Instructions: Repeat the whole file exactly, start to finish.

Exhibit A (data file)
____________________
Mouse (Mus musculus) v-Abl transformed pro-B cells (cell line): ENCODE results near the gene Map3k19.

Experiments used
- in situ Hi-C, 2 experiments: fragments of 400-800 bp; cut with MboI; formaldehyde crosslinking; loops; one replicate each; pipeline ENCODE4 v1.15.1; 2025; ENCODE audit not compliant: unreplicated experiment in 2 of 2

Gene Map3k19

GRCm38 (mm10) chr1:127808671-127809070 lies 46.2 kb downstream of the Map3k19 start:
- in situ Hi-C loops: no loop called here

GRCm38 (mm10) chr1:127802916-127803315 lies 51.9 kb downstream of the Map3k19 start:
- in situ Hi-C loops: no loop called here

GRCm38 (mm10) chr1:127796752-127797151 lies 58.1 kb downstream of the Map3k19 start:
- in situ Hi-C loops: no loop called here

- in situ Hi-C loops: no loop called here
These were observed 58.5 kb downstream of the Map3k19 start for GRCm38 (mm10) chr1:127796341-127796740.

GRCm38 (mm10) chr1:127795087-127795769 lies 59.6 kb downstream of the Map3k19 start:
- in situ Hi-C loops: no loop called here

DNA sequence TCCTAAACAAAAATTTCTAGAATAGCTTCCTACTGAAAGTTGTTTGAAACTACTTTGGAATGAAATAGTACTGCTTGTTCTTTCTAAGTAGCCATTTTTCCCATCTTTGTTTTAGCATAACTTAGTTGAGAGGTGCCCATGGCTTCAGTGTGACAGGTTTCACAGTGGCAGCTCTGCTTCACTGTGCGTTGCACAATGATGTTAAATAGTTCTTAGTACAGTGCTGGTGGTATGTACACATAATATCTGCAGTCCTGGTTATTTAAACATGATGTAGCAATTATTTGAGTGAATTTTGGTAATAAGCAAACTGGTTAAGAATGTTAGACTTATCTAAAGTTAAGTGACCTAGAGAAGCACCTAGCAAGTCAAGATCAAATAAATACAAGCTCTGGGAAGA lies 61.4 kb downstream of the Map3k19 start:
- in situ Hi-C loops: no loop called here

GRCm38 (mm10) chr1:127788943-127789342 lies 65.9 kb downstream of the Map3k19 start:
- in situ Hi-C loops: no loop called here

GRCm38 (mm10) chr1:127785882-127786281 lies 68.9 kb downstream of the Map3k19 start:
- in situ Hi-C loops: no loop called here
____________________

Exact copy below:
Mouse (Mus musculus) v-Abl transformed pro-B cells (cell line): ENCODE results near the gene Map3k19.

Experiments used
- in situ Hi-C, 2 experiments: fragments of 400-800 bp; cut with MboI; formaldehyde crosslinking; loops; one replicate each; pipeline ENCODE4 v1.15.1; 2025; ENCODE audit not compliant: unreplicated experiment in 2 of 2

Gene Map3k19

GRCm38 (mm10) chr1:127808671-127809070 lies 46.2 kb downstream of the Map3k19 start:
- in situ Hi-C loops: no loop called here

GRCm38 (mm10) chr1:127802916-127803315 lies 51.9 kb downstream of the Map3k19 start:
- in situ Hi-C loops: no loop called here

GRCm38 (mm10) chr1:127796752-127797151 lies 58.1 kb downstream of the Map3k19 start:
- in situ Hi-C loops: no loop called here

- in situ Hi-C loops: no loop called here
These were observed 58.5 kb downstream of the Map3k19 start for GRCm38 (mm10) chr1:127796341-127796740.

GRCm38 (mm10) chr1:127795087-127795769 lies 59.6 kb downstream of the Map3k19 start:
- in situ Hi-C loops: no loop called here

DNA sequence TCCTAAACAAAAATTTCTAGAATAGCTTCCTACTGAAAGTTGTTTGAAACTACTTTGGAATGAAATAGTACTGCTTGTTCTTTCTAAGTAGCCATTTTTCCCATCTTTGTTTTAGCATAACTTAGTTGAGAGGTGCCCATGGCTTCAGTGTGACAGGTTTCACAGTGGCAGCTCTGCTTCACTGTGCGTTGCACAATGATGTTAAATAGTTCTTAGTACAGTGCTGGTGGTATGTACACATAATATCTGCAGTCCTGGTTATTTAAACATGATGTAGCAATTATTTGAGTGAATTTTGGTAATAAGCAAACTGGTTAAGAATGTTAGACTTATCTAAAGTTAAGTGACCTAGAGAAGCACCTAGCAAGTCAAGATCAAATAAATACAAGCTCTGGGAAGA lies 61.4 kb downstream of the Map3k19 start:
- in situ Hi-C loops: no loop called here

GRCm38 (mm10) chr1:127788943-127789342 lies 65.9 kb downstream of the Map3k19 start:
- in situ Hi-C loops: no loop called here

GRCm38 (mm10) chr1:127785882-127786281 lies 68.9 kb downstream of the Map3k19 start:
- in situ Hi-C loops: no loop called here